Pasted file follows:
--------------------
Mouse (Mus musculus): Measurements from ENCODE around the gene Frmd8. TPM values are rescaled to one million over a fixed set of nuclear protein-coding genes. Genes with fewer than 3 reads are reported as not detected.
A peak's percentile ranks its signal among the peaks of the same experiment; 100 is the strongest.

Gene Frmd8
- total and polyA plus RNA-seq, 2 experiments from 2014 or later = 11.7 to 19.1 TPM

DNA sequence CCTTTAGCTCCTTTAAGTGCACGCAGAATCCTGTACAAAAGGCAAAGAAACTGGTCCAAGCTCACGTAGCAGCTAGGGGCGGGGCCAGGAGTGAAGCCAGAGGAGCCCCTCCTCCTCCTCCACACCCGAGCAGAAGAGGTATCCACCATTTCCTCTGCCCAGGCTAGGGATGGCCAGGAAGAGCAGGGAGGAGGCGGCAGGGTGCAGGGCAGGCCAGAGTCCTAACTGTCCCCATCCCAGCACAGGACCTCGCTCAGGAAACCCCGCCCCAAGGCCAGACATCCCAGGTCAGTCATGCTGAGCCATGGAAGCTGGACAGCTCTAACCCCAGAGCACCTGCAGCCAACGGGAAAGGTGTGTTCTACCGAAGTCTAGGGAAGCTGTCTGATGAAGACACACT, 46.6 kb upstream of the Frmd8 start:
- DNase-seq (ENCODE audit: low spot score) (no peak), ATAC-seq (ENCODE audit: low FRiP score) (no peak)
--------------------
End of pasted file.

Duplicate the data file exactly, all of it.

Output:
Mouse (Mus musculus): Measurements from ENCODE around the gene Frmd8. TPM values are rescaled to one million over a fixed set of nuclear protein-coding genes. Genes with fewer than 3 reads are reported as not detected.
A peak's percentile ranks its signal among the peaks of the same experiment; 100 is the strongest.

Gene Frmd8
- total and polyA plus RNA-seq, 2 experiments from 2014 or later = 11.7 to 19.1 TPM

DNA sequence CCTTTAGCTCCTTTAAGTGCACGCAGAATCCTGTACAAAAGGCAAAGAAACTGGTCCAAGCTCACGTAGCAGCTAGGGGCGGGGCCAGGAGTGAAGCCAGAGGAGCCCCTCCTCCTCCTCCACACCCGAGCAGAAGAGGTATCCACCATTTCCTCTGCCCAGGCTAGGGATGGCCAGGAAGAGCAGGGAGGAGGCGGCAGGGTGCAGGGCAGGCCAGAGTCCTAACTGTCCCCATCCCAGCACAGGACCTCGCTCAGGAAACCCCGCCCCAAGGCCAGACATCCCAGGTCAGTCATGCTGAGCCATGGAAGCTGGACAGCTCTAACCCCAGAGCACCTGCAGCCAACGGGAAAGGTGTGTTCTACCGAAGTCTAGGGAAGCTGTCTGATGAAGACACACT, 46.6 kb upstream of the Frmd8 start:
- DNase-seq (ENCODE audit: low spot score) (no peak), ATAC-seq (ENCODE audit: low FRiP score) (no peak)